Listed Building

The only legal part of the listing is the address/name of site. Addresses and building names may have changed since the date of listing – see ‘About Listed Buildings’ below for more information.


Status: Designated


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Date Added
Local Authority
Planning Authority
Port Of Menteith
National Park
Loch Lomond And The Trossachs
NN 56295 761
256295, 700761


Loch Lomond And Trossachs National Park Planning Authority

Long rectangular, rubble-built mill, part of which may date to 1671, altered in 1744, now a house. Single storey with slightly taller addition to NE, which according to the previous list description was probably built in 2 stages, later 18th to early 19th century. Mill wheel on SW wall. It is of local importance as a former water mill, incorporating fabric from the 17th and 18th centuries. Situated due W of Lake of Menteith, at the heart of the Malling estate, the mill is located immediately to the NW of Malling Steading (see separate listing), which has a 19th century horse mill. This mill predates the horse mill, and together they show the evolution of agricultural power sources from the 17th to early 20th centuries.

Principal (SE) elevation: single storey range to left with segmental-arched entrance with dated keystone 1744, various window openings. To right, taller addition with shallower roof pitch. Glass-roofed lean-to projection, dormer window with raking roof breaking eaves above, single window to right. Single window to NE return.

Side (SW) elevation: mill wheel with ashlar-faced wall behind, painted render above. According to previous list description there was a small opening to right with lintel dated 1671 and initial W, not seen at time of resurvey (2004). 2 new openings to either side of wheel. Mill lade carried on a tall masonry wall.


Access not obtained at time of resurvey (2004). According to the present owner, the remains of wheel gearing were removed when it was converted into a house in the early 1980s.


Squared rubble with dressed stone margins to openings, painted render to SW elevation. Pitched grey slate roofs with stone coping to gables. Stone finial to SW gable apex has been lost in the conversion. Modern timber glazed doors and modern timber sash and case windows. Rendered stack to rear added at time of conversion.

Statement of Special Interest

Malling Mill has since been converted to a house which resulted in the loss of internal fabric (including the wheel gearing) at the time of conversion.

Malling Mill was originally part of the Malling estate, owned by the Duke of Montrose. It appears on James Stobie's 1783 map of Perth and Clackmannan. The Ordnance Survey Name Book (1898) describes Malling Mill as a threshing mill that 'was formerly used as a corn mill'.



Stobie, James, Map of the Counties of Perth and Clackmannan (London, 1783); 1st edition Ordnance Survey map (1859-64); Ordnance Survey Name Book (1898); McKean, Charles, Stirling & The Trossachs: An Illustrated Architectural Guide, (RIAS, 1994), 117. Additional information courtesy of present owner (2004).

About Listed Buildings

Listing is the way that a building or structure of special architectural or historic interest is recognised by law through the Planning (Listed Buildings and Conservation Areas) (Scotland) Act 1997.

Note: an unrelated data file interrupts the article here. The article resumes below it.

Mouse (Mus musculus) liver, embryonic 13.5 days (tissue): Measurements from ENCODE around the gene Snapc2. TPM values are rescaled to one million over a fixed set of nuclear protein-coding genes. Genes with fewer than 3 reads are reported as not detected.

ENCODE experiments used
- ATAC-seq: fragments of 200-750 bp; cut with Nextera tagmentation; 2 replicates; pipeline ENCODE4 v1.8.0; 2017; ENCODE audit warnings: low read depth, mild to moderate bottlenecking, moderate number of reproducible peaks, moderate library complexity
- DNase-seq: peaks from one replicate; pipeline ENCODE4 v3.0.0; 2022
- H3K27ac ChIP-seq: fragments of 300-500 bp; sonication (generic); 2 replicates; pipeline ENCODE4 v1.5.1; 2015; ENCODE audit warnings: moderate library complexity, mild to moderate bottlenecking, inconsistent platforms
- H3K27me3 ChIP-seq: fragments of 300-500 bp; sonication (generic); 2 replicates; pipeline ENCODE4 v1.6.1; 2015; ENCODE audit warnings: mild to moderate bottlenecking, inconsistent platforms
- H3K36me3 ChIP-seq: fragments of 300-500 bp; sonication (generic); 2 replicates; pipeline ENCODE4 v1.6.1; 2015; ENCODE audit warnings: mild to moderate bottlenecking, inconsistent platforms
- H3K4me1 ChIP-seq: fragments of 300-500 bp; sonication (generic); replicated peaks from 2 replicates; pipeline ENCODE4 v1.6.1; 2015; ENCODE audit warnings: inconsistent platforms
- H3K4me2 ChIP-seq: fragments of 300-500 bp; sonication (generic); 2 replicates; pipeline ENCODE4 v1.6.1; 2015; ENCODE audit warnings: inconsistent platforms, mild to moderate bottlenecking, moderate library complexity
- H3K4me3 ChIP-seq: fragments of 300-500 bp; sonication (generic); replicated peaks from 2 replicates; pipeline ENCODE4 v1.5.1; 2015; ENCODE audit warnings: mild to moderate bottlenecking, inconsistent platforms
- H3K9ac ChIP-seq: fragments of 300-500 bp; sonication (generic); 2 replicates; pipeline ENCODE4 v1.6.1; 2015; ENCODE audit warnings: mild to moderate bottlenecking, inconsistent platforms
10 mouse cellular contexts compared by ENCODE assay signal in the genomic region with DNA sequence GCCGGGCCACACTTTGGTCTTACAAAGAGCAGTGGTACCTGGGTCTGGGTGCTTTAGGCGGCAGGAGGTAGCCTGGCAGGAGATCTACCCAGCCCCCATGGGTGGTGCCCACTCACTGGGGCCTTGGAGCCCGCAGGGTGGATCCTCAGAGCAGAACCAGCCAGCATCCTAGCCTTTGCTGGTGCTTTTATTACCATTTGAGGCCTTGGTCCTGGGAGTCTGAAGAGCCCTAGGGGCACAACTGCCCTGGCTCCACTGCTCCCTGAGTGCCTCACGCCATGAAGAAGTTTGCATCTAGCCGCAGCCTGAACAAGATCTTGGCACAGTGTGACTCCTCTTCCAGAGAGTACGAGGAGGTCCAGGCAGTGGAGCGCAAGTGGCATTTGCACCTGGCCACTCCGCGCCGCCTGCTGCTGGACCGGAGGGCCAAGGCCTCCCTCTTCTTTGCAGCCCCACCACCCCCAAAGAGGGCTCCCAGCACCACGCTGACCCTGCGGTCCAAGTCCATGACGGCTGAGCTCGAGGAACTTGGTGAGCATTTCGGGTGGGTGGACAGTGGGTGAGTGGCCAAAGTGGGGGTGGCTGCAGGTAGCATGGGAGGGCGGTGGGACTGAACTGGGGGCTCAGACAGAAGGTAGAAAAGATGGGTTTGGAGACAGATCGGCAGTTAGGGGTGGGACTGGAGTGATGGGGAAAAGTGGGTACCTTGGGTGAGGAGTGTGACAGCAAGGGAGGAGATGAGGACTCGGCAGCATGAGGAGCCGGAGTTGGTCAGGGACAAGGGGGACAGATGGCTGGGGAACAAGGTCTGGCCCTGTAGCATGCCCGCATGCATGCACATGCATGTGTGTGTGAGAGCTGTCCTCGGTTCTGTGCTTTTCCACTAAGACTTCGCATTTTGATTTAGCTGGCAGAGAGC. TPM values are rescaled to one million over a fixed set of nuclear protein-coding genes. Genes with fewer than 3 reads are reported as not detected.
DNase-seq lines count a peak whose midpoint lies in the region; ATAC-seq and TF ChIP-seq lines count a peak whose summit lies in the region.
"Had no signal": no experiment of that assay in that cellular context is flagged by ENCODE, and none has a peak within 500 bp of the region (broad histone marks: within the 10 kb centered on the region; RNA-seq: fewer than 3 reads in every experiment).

We list buildings of special architectural or historic interest using the criteria published in the Historic Environment Scotland Policy Statement.

The information in the listed building record gives an indication of the special architectural or historic interest of the listed building(s). It is not a definitive historical account or a complete description of the building(s). The format of the listed building record has changed over time. Earlier records may be brief and some information will not have been recorded.

The only legal part of the listing is the address/name of site. Addresses and building names may have changed since the date of listing and if a number or name is missing from a listing address it may still be listed. Listing covers both the exterior and the interior and any object or structure fixed to the building. Listing can also cover structures not physically attached but which are part of the curtilage of the building, such as boundary walls, gates, gatepiers, ancillary buildings etc. The planning authority is responsible for advising on what is covered by the listing including the curtilage of a listed building. Since 1 October 2015 we have been able to exclude items from a listing. If part of a building is not listed, it will say that it is excluded in the statutory address and in the statement of special interest in the listed building record. The statement will use the word 'excluding' and quote the relevant section of the Historic Environment Scotland Act 2014. Some earlier listed building records may use the word 'excluding', but if the Act is not quoted, the record has not been revised to reflect current legislation.

If you want to alter, extend or demolish a listed building you need to contact your planning authority to see if you need listed building consent. The planning authority advises on the need for listed building consent and they also decide what a listing covers. The planning authority is the main point of contact for all applications for listed building consent.

Find out more about listing and our other designations at You can contact us on 0131 668 8716 or at


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Printed: 18/04/2019 13:40